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Bush vs. Dukakis: Who's Going to Win?
ROSS ECKERT, moderator

What election strategies are the two camps following? How successful have those strategies been? Is the mudslinging working? What are the major economic issues, and where do the candidates stand on them? In terms of economic policies, does it matter who wins?

These and other timely questions are the subject of a Phi Beta Kappa panel discussion among members of the CMC Economics and Government departments. The panel discussion takes place on Wednesday, October 19, at the Athenaeum and kicks off the Athenaeum's series on the election. There will be plenty of time for your questions and views, and audience participation is encouraged. Use this panel discussion to find the key questions for this election-and demand answers to these questions from subsequent participants in other Athenaeum programs on the election.

Professors Fred Balitzer and Jack Pitney from the Government Department will give the low-down on where the campaigns stand. From the Economics Department professors Rod Smith and Tom Willett will give fearless and accurate predictions about what the election means for the economy, and Ross Eckert will moderate this no-holds-barred discussion.


The next president cannot ignore the continued march of the U.S. financial system toward insolvency. The debate over the use of federal monies to bail out failed commercial banks and S&Ls will collide with the debate over the removal of the regulatory barrier between commercial and investment banking. How Bush or Dukakis addresses this conflict will probably have as much effect on the economic future of the United States as how they reduce the federal deficit.

The Lowe Institute of Political Economy will present a conference on the changes coming to the banking industry, changes that may turn the world of commercial and investment banking upside down.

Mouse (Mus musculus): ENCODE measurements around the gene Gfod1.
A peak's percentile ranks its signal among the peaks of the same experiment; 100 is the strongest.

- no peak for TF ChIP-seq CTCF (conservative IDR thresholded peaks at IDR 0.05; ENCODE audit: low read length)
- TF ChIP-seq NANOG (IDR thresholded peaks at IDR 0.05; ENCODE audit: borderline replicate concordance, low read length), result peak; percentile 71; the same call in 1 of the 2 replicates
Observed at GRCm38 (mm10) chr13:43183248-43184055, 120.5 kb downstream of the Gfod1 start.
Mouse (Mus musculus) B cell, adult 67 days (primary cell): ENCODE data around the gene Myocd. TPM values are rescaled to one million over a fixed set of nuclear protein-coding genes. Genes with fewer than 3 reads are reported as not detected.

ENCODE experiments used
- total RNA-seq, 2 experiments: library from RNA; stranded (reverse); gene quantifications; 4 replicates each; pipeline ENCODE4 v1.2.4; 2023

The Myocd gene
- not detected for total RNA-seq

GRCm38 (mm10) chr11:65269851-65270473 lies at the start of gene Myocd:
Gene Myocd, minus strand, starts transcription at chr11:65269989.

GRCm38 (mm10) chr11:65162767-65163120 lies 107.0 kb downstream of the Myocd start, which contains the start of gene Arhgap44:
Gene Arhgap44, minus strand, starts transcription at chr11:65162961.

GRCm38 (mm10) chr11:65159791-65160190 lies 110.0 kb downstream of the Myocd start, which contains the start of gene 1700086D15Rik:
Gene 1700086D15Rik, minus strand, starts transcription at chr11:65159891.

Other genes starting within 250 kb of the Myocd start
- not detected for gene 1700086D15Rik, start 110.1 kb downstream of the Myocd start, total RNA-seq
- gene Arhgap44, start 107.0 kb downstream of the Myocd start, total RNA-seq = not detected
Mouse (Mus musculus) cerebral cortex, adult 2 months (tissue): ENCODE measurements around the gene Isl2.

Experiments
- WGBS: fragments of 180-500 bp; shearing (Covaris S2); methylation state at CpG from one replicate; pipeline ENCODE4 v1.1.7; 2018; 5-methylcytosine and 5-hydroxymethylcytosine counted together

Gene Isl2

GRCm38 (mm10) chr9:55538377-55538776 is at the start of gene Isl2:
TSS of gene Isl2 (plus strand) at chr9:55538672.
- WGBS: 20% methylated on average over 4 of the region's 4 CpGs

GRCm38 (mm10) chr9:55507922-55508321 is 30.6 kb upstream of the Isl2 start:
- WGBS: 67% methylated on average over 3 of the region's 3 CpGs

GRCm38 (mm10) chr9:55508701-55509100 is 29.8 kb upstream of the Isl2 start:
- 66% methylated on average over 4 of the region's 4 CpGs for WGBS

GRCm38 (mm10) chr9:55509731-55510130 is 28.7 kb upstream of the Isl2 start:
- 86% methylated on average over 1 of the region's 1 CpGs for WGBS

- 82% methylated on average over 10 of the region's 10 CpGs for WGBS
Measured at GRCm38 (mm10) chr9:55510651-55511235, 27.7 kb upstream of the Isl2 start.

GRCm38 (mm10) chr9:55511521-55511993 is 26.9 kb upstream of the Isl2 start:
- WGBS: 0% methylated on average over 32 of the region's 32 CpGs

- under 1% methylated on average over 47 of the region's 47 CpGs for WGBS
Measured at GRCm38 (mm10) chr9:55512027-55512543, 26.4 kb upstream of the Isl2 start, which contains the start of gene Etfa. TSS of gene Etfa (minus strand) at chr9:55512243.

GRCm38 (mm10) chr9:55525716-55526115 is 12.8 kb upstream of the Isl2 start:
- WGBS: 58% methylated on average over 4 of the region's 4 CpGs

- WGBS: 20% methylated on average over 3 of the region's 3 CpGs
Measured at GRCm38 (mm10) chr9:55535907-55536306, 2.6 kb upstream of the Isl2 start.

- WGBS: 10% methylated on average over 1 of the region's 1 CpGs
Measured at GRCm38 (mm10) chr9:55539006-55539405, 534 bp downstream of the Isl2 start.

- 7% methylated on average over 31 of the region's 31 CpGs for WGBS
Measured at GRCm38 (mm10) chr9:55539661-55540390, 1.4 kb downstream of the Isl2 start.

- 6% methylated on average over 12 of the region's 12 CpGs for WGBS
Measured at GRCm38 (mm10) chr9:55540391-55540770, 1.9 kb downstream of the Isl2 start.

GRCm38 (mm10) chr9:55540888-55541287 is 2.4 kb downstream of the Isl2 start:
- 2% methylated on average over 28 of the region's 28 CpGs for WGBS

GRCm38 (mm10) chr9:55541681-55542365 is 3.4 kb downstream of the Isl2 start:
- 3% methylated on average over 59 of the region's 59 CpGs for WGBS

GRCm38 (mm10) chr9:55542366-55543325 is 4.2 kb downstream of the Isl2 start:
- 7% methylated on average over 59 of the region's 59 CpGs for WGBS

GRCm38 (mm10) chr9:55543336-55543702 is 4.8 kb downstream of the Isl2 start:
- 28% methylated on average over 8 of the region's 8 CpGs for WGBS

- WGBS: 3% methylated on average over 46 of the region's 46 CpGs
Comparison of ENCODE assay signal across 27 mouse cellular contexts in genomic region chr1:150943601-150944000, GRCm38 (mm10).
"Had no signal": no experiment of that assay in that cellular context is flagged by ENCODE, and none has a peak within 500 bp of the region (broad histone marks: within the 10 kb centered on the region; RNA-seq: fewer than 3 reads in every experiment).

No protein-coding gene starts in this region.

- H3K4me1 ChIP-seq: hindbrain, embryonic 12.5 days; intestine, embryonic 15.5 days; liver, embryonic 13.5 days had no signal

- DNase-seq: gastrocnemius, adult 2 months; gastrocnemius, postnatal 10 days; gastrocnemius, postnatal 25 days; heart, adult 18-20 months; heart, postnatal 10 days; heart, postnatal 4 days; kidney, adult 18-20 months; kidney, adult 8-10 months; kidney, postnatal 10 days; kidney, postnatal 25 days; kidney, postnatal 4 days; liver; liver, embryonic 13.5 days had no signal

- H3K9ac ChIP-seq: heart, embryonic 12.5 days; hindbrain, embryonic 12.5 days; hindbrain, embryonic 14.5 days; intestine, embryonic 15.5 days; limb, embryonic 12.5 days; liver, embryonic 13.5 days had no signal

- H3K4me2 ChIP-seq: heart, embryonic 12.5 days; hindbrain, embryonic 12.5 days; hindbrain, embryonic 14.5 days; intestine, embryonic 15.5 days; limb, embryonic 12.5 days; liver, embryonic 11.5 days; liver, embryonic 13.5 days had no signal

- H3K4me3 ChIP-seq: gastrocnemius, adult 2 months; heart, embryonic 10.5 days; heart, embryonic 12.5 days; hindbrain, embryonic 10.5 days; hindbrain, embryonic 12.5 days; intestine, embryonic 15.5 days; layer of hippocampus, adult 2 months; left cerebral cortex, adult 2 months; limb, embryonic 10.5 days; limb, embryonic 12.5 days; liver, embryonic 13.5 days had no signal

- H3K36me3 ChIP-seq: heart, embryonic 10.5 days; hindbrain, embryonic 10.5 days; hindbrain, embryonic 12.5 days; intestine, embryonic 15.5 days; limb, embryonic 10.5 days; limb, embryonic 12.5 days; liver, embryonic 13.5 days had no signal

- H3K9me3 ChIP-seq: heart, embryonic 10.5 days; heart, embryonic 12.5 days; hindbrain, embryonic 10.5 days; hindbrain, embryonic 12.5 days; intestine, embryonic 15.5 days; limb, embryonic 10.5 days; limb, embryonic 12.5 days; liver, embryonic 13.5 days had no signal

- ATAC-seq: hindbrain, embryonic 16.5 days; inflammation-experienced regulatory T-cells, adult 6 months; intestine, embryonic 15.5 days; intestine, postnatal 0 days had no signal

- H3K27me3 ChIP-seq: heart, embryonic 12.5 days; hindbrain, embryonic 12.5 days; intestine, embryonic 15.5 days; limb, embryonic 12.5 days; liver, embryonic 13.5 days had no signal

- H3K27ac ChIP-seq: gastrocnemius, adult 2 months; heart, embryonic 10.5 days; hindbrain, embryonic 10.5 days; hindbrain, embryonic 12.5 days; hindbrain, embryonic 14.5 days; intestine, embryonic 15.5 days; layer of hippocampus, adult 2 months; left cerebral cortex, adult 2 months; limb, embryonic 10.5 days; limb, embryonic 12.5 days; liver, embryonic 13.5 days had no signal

Students may use the enclosed form to sign up for the lunch at which Congressman David Dreier '75 will present the keynote address. Dreier is a member of the House Banking Committee, which will soon write the new rules.

Following lunch there will be two panels at Bauer Forum. The first panel, entitled "The New Playing Field: How the Rules Are Going to Be Changed," will begin at 1:30. The second panel, entitled "New Opportunities after Deregulation," will begin at 3:00.

Students are welcome to join these panel sessions. Sign-ups are not required.

Managing a Presidential Campaign

As authors of opposing columns in the Los Angeles Times' Sunday opinion section, Ed Rollins and Bob Beckel do not often see eye-to-eye. Combining political savvy, extensive campaign experience, and sharp wit, they are sure to present informed and contrasting opinions in their presentation, "Managing a Presidential Campaign." Their visit to CMC is sponsored by the John Brown Cook Association and the Athenaeum.

Currently serving as executive vice president with a Washington, D.C., strategic communications firm, Rollins has held positions in the Nixon, Ford, and Reagan administrations. In 1983 he took a leave of absence from his office as assistant to the president for political affairs to serve as the national director of the Reagan-Bush '84 campaign. In addition, he has managed numerous political campaigns throughout the country and had managerial roles in the Nixon and Reagan campaigns. Most recently Rollins served as the national chairman of the Kemp for President campaign.

Bob Beckel began his political career in the 1968 campaign of Robert Kennedy. After a tour in the Peace Corps in 1970-71, he started a political consulting firm handling campaigns in more than 30 states. In his first major campaign Beckel served as national campaign manager for Walter Mondale's successful race for the Democratic nomination in 1984; he is credited with pulling the campaign together after its defeat in the New Hampshire primary. In 1985 he formed National Strategies and Marketing Group, Inc., an innovative consulting firm specializing in grassroots campaigns and regional marketing campaigns for some of this country's leading corporations. Beckel has appeared often on CBS News and NBCs "'Today" show and is a frequent guest on television's "Face the Nation," "Crossfire," "Meet the Press," and "Firing Line."

Please return the coupon to attend the 5:30 p.m. reception, 6:00 dinner, and 7:00 presentation.

Women Swinging the Vote

Both Eileen E. Padberg and Carmen 0. Perez are women making things happen in contemporary politics. Eileen Padberg served as western regional director for the George Bush campaign for California, Nevada, and Hawaii, and Carmen Perez is serving as the coordinator for Dukakis' Campaign '88. They will be addressing the topic of "Women Swinging the Vote".

Eileen E. Padberg has been involved in public affairs and political campaigns for more than 15 years. She is an officer of the American Association of Political Consultants and is an active member of the International Association of Political Consultants.

Carmen 0. Perez has served on the Democratic National Committee as national chair of the Hispanic Caucus of the National Democratic Party, and is the only Hispanic woman in the nation sitting on the Democratic International Board for the National Endowment for Democracy.